The Corporate Accountability and Public Participation Africa (CAPPA) has launched the TakeApart Nigeria Report titled, “The Big Tobacco Allies – How tobacco companies use intermediaries to foster their corporate social responsibility initiatives and promote their image in Nigeria.”

The report, which documents a series of instances, where tobacco multinationals use intermediaries to foster their efforts to undermine implementation of the WHO FCTC, maps tobacco industry allies and exposes how tobacco companies use them to clean their image and grow their business.

The report, relying on surveys carried out by CAPPA across Nigeria with support from the African Tobacco Control Alliance (ATCA) exposes among others, how tobacco multinationals undertake partnerships with the Nigerian government; how several entities organize events and implement programmes that promote tobacco industry initiatives; how several entities provide technical and/or intellectual support to the tobacco industry; how front groups launder tobacco industry image through social development engagements; how tobacco companies hide behind front groups to promote educational initiatives; how front groups whitewash tobacco industry image through environmental projects; how tobacco companies use fronts to organise trainings and seminars; and how tobacco multinationals use front groups to undertake unnecessary interactions with government officials, among others.

The report highlights the fact that the use of intermediaries by the tobacco industry poses a threat to the advancement of tobacco control in Nigeria as it facilitates interaction of the industry with public officials, enabling multinationals to garner good media reviews and further their inroads into the public space.

CAPPA Executive Director, Akinbode Oluwafemi, said: “Tobacco industry interference is a major challenge to effective tobacco control. The TakeApart Nigeria Report is a vital tool that will enable the Nigerian government and public health advocates to identify and plug loopholes that the tobacco industry and its allies and front groups have exploited to interfere in public health policy.”

He also appealed to Nigerians not to embrace tobacco consumption in any form in their culture, stressing that it causes cancer.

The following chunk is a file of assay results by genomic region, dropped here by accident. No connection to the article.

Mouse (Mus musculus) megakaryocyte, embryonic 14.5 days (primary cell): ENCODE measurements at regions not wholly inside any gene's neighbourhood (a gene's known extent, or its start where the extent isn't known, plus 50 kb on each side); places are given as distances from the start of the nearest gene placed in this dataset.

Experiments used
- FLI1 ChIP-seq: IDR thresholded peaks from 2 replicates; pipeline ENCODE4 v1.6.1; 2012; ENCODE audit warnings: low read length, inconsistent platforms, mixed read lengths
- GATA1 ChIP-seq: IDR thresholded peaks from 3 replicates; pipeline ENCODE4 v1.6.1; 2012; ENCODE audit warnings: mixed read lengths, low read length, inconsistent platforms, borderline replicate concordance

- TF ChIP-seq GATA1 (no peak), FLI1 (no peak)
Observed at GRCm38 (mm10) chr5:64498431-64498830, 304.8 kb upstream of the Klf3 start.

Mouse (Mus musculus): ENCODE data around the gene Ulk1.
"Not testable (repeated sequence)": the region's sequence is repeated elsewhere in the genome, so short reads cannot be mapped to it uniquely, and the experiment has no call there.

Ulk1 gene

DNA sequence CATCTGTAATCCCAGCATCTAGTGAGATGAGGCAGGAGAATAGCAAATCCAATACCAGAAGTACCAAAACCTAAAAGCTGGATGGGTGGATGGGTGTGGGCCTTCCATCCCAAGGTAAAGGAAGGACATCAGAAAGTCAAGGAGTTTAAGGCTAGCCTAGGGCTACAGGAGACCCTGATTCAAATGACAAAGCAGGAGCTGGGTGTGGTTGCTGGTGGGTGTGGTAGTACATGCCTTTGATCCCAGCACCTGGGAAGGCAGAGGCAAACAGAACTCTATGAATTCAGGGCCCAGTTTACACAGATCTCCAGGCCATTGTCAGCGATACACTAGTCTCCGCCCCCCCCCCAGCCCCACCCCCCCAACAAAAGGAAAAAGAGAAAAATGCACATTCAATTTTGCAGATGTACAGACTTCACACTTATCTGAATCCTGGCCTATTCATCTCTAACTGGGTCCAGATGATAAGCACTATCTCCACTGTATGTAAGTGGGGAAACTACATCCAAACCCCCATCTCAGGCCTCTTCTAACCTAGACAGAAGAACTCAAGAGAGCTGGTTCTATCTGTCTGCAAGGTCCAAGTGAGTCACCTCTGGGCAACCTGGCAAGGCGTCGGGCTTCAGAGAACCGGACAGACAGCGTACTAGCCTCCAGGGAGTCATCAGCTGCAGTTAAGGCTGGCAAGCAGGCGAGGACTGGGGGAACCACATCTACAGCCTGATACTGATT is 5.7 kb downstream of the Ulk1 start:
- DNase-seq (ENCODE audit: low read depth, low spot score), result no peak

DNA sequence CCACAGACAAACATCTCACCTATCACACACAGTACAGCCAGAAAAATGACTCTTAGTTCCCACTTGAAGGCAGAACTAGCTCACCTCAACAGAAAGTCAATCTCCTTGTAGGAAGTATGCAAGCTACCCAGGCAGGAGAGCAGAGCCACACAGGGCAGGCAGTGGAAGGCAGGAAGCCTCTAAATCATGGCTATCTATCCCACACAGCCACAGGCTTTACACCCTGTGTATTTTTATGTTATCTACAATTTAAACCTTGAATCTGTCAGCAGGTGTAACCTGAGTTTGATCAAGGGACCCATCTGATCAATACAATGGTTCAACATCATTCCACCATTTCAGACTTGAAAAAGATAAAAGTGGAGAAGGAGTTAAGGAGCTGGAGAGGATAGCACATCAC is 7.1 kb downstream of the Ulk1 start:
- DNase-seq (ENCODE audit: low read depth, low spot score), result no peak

Contributing, the CAPPA Director of Programmes, Philip Jakpor, said: “The TakeApart Nigeria Report is a product of painstaking investigation, which unearthed how the tobacco industry and its front groups pull wool over our faces. We are now handing the Nigerian government the resource that is necessary to ending the unnecessary interactions that the tobacco industry initiates.”

The report made several recommendations on how the tobacco industry could be checkmated. They include:

·         Full implementation of the National Tobacco Control Act 2015 and the National Tobacco Control Regulations 2019.

·         Halt of economic incentives and benefits to the tobacco industry.

·         Prohibition of all interactions with the tobacco industry not related to policy implementation.

·         Establishment of a policy for government agencies to fully disclose minutes and proceedings of meetings and interactions with the tobacco industry.

·         Regular updating of information websites to ensure easy information dissemination that will in turn guarantee transparency.

·         Sensitization of authorities on the public health implications of interactions with the industry.

·         Periodic declaration of no conflict of interest by stakeholders must interact with the tobacco industry.

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